Dr Julie Barrau

Associate Professor in Medieval British History
Dr Julie Barrau

I read history at the École Normale Supérieure and at Paris-Sorbonne University. I started to work on 12th-century England for my MA dissertation and continued in this area for my PhD. After a year spent at Trinity College on a Knox scholarship, I was a Junior Research Fellow at Emmanuel College between 2006 and 2009. In 2009 I became Lecturer in medieval history at the University of East Anglia. I came back to Cambridge in 2013 to take up a University Lectureship in Medieval British History. I am also an Official Fellow of Emmanuel College and a Director of Studies there..

I lecture for Paper 3, Paper 8 and Paper 14. My current Special Subject is on the 'Angevin Empire'. I am the convenor of the Themes and Sources option on Royal and Princely Courts. I also contribute to the MPhil in Medieval History.

I am happy to supervise for Papers 3, 8 and 14.


Tags & Themes


Emmanuel College
Cambridge CB2 3AP


Key Publications

Bible, lettres et politique. L’Écriture au service des hommes à l’époque de Thomas Becket (Paris, November 2013).

Lives, Identities and Histories in the Central Middles Ages, ed. J. Barrau and D. Bates (Cambridge, 2021).

'Gilbert Foliot et l’Écriture, un exégète en politique', Anglo-Norman studies, 27 (2005), pp. 16-31.

'Jean de Salisbury, intermédiaire entre Thomas Becket et la cour capétienne ?', in Plantagenêts et Capétiens: confrontations et héritages, ed. M. Aurell and N.-Y. Tonnerre (Turnhout, 2006), pp. 505-516.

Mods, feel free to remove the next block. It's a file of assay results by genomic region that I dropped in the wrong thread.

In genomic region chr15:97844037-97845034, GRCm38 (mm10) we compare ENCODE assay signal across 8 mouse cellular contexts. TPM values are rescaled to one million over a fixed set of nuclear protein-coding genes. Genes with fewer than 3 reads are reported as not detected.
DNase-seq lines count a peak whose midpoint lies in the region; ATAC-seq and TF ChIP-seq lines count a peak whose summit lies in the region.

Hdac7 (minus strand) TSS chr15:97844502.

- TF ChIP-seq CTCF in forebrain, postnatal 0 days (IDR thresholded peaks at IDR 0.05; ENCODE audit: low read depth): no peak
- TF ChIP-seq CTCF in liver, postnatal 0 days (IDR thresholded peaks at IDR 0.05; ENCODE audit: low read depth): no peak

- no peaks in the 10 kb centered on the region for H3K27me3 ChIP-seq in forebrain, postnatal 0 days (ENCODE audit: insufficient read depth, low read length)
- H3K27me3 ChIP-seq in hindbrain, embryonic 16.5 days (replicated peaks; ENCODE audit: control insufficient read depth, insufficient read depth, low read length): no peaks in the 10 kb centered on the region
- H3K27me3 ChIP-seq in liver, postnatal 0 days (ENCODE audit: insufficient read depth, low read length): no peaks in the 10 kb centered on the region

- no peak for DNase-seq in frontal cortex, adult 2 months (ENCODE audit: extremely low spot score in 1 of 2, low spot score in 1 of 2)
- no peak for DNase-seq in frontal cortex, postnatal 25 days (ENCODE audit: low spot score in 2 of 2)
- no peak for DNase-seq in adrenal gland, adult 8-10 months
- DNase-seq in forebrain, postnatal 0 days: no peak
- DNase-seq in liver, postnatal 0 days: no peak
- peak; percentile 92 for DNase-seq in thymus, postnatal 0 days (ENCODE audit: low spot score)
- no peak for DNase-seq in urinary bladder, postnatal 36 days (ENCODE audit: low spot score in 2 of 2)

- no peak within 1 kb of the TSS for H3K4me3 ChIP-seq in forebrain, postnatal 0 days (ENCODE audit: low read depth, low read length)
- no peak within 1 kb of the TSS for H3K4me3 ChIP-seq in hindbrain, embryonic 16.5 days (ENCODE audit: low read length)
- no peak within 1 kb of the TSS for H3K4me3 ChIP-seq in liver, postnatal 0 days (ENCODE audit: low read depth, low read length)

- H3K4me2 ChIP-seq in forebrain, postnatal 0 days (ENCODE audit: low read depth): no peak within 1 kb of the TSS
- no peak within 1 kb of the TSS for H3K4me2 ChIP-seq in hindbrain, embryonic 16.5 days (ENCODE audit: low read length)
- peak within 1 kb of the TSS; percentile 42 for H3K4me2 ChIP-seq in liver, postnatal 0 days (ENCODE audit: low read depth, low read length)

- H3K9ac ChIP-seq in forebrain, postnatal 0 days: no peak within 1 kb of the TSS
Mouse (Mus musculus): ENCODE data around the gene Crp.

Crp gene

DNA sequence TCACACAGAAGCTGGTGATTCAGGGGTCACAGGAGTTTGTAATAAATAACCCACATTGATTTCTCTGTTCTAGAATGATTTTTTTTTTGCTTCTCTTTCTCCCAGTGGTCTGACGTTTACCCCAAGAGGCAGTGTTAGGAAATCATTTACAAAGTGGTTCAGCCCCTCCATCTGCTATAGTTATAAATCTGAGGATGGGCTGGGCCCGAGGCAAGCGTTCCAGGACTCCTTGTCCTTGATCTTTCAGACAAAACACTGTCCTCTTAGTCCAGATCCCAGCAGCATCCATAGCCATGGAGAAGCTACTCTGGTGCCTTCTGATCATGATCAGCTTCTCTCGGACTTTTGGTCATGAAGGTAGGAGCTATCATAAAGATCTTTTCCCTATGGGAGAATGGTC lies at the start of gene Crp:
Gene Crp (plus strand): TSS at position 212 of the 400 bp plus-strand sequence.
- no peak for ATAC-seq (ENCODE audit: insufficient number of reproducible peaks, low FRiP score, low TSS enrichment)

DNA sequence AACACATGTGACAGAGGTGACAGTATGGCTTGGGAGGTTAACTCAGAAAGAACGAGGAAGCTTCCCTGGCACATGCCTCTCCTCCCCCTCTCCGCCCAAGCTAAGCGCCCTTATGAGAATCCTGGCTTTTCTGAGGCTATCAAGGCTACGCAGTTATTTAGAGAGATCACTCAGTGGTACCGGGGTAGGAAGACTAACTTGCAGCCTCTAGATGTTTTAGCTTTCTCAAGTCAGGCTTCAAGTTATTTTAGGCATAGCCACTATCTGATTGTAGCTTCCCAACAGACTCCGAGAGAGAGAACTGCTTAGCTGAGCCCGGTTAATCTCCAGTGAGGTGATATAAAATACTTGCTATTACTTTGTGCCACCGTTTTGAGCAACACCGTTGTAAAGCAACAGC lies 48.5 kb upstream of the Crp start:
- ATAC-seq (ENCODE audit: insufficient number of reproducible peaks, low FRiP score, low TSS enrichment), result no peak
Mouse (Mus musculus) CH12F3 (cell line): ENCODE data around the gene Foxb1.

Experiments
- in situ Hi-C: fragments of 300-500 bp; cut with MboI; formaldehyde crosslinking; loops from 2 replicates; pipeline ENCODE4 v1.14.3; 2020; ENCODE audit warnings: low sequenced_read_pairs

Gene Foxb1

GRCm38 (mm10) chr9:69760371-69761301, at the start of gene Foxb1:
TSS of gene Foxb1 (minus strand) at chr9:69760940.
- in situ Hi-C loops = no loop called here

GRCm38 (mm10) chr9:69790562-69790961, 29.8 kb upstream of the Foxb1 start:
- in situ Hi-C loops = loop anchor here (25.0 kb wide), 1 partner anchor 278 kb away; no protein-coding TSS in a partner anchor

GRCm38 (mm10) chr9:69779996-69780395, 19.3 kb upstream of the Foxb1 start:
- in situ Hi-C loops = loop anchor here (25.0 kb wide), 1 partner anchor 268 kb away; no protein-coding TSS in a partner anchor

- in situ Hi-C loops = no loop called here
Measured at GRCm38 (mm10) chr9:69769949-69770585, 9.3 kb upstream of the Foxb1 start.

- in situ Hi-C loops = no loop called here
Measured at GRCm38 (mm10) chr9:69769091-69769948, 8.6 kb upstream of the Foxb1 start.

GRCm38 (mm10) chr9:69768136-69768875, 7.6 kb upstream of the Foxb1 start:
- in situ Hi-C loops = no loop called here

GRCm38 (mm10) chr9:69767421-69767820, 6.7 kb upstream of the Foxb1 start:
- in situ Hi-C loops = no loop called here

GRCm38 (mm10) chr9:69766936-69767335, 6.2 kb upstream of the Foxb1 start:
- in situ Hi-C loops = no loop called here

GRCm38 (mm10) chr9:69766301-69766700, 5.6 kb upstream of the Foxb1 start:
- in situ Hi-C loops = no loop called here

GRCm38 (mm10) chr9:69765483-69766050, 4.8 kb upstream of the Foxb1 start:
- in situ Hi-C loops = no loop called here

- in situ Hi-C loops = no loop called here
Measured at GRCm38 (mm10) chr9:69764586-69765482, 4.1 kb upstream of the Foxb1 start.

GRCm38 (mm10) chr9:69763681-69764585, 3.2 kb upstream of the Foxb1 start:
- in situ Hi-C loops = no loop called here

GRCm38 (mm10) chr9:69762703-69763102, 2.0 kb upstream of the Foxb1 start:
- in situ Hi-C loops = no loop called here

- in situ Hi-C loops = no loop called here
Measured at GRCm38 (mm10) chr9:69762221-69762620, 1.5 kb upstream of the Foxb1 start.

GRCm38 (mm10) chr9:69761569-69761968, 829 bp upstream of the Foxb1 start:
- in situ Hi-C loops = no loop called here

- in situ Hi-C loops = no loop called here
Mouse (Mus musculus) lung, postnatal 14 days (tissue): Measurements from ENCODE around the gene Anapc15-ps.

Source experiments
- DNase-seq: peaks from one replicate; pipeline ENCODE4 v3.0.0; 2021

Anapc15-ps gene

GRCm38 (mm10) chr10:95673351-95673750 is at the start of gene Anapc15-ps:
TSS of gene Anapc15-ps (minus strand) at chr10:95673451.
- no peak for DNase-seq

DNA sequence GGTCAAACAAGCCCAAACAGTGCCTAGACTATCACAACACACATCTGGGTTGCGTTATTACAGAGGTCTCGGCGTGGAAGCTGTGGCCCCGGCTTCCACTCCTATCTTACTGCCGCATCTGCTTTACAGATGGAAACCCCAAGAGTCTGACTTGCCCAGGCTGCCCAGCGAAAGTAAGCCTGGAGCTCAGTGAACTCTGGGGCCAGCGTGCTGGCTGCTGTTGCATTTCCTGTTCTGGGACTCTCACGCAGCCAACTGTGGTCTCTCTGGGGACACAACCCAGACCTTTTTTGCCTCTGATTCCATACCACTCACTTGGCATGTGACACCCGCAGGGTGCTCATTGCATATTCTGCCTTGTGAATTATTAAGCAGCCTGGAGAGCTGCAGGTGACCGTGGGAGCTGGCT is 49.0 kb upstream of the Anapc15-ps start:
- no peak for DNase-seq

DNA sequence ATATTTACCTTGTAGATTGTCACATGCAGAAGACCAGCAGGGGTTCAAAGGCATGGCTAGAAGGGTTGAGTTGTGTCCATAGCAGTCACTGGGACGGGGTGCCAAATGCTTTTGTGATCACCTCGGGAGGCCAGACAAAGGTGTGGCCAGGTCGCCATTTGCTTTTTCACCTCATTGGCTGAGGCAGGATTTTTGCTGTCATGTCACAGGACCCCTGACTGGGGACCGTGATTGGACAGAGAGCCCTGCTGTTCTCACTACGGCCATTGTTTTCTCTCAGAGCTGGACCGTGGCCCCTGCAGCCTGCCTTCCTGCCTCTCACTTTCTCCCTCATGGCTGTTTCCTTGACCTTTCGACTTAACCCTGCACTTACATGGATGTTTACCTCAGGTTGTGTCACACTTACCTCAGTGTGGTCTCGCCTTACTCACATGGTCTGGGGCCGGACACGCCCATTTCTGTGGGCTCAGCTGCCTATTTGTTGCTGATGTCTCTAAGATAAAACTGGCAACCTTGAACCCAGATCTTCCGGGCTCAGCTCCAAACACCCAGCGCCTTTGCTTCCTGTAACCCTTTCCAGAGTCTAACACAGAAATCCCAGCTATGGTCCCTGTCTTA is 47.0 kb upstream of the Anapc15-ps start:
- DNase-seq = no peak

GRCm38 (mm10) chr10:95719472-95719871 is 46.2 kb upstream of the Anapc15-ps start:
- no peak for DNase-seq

'Ceci n’est pas un miroir, ou le Policraticus de Jean de Salisbury', in Le Prince au miroir de la littérature politique de l’Antiquité aux Lumières, ed. F. Lachaud and L. Scordia (Rouen, 2007), pp. 87-111.

'La conversio de Jean de Salisbury: la Bible au service de Thomas Becket', Cahiers de civilisation médiévale, 50 (2007), pp. 229-244.

'Semper, nisi cum necessitas aliter te cogit, latine loquere’: 12th-century examples of the challenge of speaking Latin', in Epilanguages. Beyond Idioms and Languages, ed. P. Hummel (Paris, 2010), pp. 9-20.

'De l’Irlande au collège des Bernardins ? Etienne de Lexington et la réforme des maisons cisterciennes irlandaises (1228-1245)', in Universitas scolarium. Mélanges offerts à Jacques Verger par ses anciens étudiants, ed. C. Giraud and M. Morard (Paris, 2011), pp. 151-170.

'Did medieval monks actually speak Latin?', in Monastic Practices of Oral Communication (Western Europe, Eleventh-Thirteenth Centuries), ed. S. Vanderputten (Turnhout, 2011), pp. 293-317.

‘John of Salisbury as ecclesiastical administrator’, in A Companion to John of Salisbury, ed. C. Grellard and F. Lachaud (Leyden, 2015), pp. 105-144.

‘Sibyls, Tanners and Leper Kings: Taking Notes from and about the Bible in Twelfth-Century England’, in Reading the Bible in the Early Middle Ages, ed. D. Kempf and J. Nelson, (Bloomsbury, 2015), pp. 119-146.

‘From Conquest to commonwealth: Cross-Channel circulation of biblical culture in the Anglo-Norman world’, Anglo-Norman Studies, 39 (2017), pp. 11-25.

'Scholarship as a Weapon: Herbert of Bosham's Letter Collection', in Herbert of Bosham. A Medieval polymath, ed. M. Staunton (York, 2019), p. 87-103.

'Ruth in the twelfth century: the multiple identities of a foreign converted widow from Scripture', in Lives, Identities and Histories in the Central Middles Ages, ed. J. Barrau and D. Bates (Cambridge, 2021), p. 203-226.